Past event

Conference

The Politics of Climate Change Agreement

6 Jul 2009 - 00:00 to 8 Jul 2009 - 00:00

Chatham House, London

Join this high-level debate on the politics of reaching a multilateral climate change agreement in 2009, what the elements of a deal might be, and what the alternatives are if a deal is not reached.

Can agreement be reached on a new climate deal in Copenhagen in 2009?

Since the United Nations Framework Convention on Climate Change (UNFCCC) meeting in Bali in December 2007, the UNFCCC negotiations have emerged as the most likely forum for international agreement on climate change action. But the deadline for reaching agreement is at the UN meeting in Copenhagen at the end of 2009 in order to have a treaty in place when the Kyoto treaty expires in 2012.

There is now some international consensus, but there is much still to be settled that requires unprecedented levels of international co-operation. This conference will focus on the politics of reaching agreement, and will ask:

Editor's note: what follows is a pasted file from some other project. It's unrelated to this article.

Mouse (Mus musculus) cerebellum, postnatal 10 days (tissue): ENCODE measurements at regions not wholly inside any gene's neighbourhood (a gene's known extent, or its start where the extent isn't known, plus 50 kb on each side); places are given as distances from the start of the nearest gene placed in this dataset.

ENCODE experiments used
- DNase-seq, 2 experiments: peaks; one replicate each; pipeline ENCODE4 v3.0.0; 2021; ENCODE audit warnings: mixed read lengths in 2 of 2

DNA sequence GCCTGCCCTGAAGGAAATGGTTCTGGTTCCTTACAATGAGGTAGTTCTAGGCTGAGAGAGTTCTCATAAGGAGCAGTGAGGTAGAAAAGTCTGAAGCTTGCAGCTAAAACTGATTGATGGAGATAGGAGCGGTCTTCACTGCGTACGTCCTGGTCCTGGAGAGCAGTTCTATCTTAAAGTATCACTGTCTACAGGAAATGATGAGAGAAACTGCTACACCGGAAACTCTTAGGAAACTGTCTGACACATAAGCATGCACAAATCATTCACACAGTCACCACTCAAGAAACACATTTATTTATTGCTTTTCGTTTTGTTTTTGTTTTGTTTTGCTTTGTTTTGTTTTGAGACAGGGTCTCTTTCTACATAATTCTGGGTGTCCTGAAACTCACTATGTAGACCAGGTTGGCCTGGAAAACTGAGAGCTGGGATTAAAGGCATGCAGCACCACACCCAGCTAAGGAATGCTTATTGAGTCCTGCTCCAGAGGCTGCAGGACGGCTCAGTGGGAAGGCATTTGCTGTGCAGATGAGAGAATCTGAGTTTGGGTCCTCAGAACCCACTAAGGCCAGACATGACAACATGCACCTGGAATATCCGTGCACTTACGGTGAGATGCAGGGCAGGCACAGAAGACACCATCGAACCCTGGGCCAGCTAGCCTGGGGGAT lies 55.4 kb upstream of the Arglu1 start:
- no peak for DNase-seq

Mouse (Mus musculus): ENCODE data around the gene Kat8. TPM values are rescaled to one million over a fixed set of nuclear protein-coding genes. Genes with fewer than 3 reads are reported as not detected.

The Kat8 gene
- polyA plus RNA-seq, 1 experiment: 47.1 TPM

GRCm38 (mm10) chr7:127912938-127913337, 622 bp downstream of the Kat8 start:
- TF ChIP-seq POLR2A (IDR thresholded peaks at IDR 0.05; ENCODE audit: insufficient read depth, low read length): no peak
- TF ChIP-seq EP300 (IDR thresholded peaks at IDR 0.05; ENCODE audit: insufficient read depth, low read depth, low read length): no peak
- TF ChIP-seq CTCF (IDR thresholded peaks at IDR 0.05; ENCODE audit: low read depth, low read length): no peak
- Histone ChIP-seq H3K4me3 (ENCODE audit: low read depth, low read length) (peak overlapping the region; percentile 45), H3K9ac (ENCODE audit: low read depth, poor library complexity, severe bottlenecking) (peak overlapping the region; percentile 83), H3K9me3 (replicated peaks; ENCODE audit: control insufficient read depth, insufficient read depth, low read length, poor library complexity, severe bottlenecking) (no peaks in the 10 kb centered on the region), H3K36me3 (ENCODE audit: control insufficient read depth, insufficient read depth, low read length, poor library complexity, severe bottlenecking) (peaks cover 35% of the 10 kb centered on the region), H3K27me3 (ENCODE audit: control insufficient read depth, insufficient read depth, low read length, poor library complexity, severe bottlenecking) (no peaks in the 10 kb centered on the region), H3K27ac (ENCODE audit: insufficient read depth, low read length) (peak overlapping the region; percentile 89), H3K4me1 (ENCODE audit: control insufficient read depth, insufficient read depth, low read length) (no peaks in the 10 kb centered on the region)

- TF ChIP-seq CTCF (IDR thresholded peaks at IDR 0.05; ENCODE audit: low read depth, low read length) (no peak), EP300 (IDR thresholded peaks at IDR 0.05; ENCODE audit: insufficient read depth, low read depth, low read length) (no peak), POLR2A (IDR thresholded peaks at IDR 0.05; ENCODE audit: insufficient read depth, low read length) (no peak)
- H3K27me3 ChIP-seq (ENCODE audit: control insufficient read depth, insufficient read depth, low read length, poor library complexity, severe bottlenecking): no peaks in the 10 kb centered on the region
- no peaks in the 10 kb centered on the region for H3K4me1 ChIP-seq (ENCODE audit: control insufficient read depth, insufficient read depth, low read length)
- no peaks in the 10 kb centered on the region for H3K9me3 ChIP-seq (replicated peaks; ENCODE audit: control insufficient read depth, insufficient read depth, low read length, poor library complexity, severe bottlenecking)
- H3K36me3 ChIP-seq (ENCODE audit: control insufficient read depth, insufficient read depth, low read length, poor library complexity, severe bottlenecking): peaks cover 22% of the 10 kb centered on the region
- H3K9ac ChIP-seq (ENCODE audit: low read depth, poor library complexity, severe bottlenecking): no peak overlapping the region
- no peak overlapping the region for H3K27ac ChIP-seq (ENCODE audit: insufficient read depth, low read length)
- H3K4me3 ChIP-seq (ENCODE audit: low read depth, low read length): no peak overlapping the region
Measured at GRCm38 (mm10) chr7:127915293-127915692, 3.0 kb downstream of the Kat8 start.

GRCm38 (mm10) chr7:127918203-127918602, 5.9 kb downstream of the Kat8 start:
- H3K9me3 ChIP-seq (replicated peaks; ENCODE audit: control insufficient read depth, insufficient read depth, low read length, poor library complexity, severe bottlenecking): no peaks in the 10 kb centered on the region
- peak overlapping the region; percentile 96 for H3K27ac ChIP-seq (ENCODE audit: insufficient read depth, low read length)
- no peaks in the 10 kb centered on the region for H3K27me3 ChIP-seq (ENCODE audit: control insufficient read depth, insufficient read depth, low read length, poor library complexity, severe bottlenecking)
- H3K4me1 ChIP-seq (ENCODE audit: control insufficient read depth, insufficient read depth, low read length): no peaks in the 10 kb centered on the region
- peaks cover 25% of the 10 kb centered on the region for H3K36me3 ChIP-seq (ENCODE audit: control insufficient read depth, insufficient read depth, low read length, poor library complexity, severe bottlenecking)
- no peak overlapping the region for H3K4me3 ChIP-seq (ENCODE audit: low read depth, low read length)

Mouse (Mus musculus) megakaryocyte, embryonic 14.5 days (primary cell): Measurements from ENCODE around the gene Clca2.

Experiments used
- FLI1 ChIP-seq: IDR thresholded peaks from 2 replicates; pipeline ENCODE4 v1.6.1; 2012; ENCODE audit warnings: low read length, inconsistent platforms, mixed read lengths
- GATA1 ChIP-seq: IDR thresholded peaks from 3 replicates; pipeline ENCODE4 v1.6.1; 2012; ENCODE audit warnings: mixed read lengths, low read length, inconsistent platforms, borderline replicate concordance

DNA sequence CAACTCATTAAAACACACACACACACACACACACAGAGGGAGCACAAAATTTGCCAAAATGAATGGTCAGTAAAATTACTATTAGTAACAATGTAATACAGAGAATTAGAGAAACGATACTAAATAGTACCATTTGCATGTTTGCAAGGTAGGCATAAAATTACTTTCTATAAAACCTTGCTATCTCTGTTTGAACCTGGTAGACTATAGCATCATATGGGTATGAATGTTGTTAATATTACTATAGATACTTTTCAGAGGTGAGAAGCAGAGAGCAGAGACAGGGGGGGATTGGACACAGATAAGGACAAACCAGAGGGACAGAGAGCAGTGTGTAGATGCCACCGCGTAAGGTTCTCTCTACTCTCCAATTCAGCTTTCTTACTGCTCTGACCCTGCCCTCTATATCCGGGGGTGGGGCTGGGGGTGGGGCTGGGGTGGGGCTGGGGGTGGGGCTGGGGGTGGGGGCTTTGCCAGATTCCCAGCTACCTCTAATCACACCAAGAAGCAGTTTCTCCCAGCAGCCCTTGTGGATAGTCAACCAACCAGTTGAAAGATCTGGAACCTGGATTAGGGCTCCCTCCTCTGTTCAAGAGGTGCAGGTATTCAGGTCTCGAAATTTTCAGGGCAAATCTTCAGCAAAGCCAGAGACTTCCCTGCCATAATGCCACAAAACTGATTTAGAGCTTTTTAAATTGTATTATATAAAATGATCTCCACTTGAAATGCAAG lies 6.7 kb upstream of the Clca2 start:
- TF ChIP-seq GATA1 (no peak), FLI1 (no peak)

• where there may be the need for collaboration and compromise
  • what the alternatives are if agreement is not reached
  • what the roles of major players such as China and Russia will be
  • whether the USA's new administration can put a strategy in place in time to reach agreement in 2009
  • whether developing countries can achieve an equitable deal
  • whether global economic recession will create an opportunity to finance low carbon development; a 'new green deal'.

This conference will be held under the Chatham House Rule. Information for journalists >>

Press can request a press pass using the form below.

DAY ONE Monday 6 July 2009

09.30
Opening remarks
Bernice Lee
Research Director for Energy, Environment and Resource Governance
Chatham House

Chair
Hans Joachim Schellnhuber
Director
Potsdam Institute for Climate Impact Research (PIK)

Opening Keynote Address
Halldor Thorgeirsson (on the record)
Director
Bali Road Map Support
United Nations Framework Convention on Climate Change (UNFCCC)